If the Coroner is unable to do so then he will arrange for the deceased to be taken to the local hospital where, as required by law, a post-mortem examination will be performed. (You do not have to use the Funeral Director who acts for the Coroner to carry out the funeral arrangements) This examination often shows that the death was due to natural causes and in such cases no inquest is required. The Coroner will inform you when he issues a document to allow you to attend a Registration Office to register the death.

If the Coroner establishes the death was not due to natural causes then he is obliged to hold an inquest.

What happens at an inquest?

The Coroner holds a medical/legal enquiry into the death of the deceased, but this is not a trial. The purpose of an inquest is to establish the identity of the deceased, when, where and how the death occurred and to establish the facts required by the Registrar. In some cases the Coroner will then adjourn the inquest and issue a form to allow the funeral to take place.

An inquest adjourned will be re-opened at a later date to determine the circumstances surrounding the death. This may involve witnesses being called, who are legally obliged to attend and may be penalised if they fail to do so.

How is the death registered after an inquest?

Once an inquest has been held the Coroner will send a report to the Registrar who will register the death.

What documents are then issued, and who to?

The Coroner will inform the Registrar of the name and the address of the person who should be notified that the death has been registered. The Registrar will send that person a form for Social Security purposes. This should be read and completed before returning to the local Department for Work and Pensions Office as soon as possible.

That person may then need to purchase some death certificates. Each certificate is a certified copy of the entry in the Death Register and costs £3.50 whilst in a current register or £7.00/£9.00 once the register has been completed. Certificates may be required for Bank and savings Accounts, Insurance or Pension schemes and Car Registration.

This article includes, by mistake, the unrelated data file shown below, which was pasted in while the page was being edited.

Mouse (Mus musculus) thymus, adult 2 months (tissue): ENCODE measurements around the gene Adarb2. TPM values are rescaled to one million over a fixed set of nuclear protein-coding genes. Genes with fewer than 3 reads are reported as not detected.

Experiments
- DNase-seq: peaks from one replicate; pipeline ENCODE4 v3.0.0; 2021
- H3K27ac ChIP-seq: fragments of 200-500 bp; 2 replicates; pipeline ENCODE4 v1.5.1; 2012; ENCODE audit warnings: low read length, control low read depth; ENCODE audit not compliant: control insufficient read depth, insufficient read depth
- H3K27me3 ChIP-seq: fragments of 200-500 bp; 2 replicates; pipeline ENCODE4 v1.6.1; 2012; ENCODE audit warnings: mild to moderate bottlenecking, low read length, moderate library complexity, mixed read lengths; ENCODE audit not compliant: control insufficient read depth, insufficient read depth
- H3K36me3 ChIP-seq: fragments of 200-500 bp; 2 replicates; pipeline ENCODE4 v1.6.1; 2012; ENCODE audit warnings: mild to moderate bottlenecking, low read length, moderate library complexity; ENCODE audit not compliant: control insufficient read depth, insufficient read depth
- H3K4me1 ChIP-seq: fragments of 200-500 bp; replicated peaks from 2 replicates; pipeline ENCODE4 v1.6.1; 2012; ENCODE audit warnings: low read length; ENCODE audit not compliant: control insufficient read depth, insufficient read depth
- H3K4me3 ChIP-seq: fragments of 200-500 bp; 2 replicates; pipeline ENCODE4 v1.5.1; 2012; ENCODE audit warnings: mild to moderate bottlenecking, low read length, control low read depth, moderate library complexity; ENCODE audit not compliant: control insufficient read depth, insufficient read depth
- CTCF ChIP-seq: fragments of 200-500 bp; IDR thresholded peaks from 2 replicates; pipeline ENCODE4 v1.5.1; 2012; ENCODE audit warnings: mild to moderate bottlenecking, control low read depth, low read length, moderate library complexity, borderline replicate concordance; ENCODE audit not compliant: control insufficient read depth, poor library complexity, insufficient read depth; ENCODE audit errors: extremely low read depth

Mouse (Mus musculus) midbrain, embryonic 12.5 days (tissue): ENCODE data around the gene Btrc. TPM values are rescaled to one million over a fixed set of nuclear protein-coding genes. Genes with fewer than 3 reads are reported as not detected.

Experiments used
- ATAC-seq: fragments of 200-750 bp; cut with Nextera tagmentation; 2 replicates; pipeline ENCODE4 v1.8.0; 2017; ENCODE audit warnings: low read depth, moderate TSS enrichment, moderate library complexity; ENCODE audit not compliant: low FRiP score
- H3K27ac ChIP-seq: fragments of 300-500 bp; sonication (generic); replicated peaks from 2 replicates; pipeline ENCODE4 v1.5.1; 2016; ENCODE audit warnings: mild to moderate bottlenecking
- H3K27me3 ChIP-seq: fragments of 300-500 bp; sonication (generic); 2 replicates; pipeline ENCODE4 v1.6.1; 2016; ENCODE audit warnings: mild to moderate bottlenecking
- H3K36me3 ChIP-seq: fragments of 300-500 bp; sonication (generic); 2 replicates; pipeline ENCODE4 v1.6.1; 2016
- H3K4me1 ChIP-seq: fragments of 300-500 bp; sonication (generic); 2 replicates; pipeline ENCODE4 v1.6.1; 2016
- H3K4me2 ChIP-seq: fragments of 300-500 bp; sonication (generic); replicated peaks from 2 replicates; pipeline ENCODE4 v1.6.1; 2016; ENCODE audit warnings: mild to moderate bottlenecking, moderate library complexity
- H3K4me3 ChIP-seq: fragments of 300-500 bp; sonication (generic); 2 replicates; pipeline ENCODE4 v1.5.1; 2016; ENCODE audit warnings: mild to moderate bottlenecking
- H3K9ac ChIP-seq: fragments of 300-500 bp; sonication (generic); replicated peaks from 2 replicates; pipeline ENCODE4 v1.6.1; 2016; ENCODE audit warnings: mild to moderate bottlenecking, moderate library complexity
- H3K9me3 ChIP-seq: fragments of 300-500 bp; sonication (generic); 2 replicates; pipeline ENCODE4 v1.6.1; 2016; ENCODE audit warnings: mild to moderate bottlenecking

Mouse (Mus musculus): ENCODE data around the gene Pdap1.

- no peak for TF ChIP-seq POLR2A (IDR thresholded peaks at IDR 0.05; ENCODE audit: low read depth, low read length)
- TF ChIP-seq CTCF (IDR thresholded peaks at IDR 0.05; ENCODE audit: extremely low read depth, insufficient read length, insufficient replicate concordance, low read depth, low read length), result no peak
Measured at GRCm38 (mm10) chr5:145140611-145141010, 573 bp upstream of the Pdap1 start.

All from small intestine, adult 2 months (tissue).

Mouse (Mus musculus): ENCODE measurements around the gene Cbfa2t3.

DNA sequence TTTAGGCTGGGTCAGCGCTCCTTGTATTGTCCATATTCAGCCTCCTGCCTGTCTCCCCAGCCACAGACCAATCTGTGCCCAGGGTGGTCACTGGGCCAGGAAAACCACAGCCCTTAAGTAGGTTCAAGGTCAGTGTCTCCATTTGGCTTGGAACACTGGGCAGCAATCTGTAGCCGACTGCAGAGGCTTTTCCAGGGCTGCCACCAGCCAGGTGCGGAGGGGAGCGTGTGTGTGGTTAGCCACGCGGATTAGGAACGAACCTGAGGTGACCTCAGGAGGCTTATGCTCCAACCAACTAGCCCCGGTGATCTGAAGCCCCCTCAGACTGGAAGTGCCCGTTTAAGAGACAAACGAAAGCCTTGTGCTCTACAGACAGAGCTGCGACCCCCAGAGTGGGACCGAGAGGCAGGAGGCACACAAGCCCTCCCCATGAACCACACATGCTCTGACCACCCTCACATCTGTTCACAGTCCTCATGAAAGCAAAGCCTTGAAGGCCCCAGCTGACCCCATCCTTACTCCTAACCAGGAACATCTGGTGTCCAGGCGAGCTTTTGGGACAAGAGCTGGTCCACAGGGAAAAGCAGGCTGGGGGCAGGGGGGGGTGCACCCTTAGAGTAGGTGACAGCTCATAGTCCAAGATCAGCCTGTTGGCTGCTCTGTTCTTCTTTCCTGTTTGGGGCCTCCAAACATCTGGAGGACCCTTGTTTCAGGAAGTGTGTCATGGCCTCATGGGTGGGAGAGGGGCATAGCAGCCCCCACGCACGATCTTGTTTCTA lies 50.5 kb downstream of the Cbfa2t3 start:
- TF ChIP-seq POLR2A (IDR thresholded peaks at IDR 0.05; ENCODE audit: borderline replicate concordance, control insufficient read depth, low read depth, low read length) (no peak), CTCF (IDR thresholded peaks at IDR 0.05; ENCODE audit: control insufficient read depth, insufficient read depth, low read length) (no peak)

Where there is a delay between the death and the holding of an inquest it is possible for the Coroner to issue interim death certificates if requested. Contact the Coroner responsible for the inquest.

Link to Coroners Service Website Ceremonies Deaths/coroner-service/Pages/Default.aspx

Registering a death

In most cases you will need to register the death within five days, unless a coroner is investigating the circumstances of the death.

Registrations in Essex can take place at any office in the county rather than in the location where the death occurred, with the exception of Southend-on-Sea and Thurrock as they are unitary authorities and as such are not part of the Essex County Council registration service.

Essex County Council centralised appointment booking service for registrations:
0845 603 7632 appointments can be booked from 8.00am to 8.00pm Monday to Friday and from 9.00am to 12.00 noon on a Saturday. Appointments are still able to be booked through the local offices, although office opening hours and telephone line capacity is more restrictive.

Who can register a death:

  • A relative:
  • A person present at the death: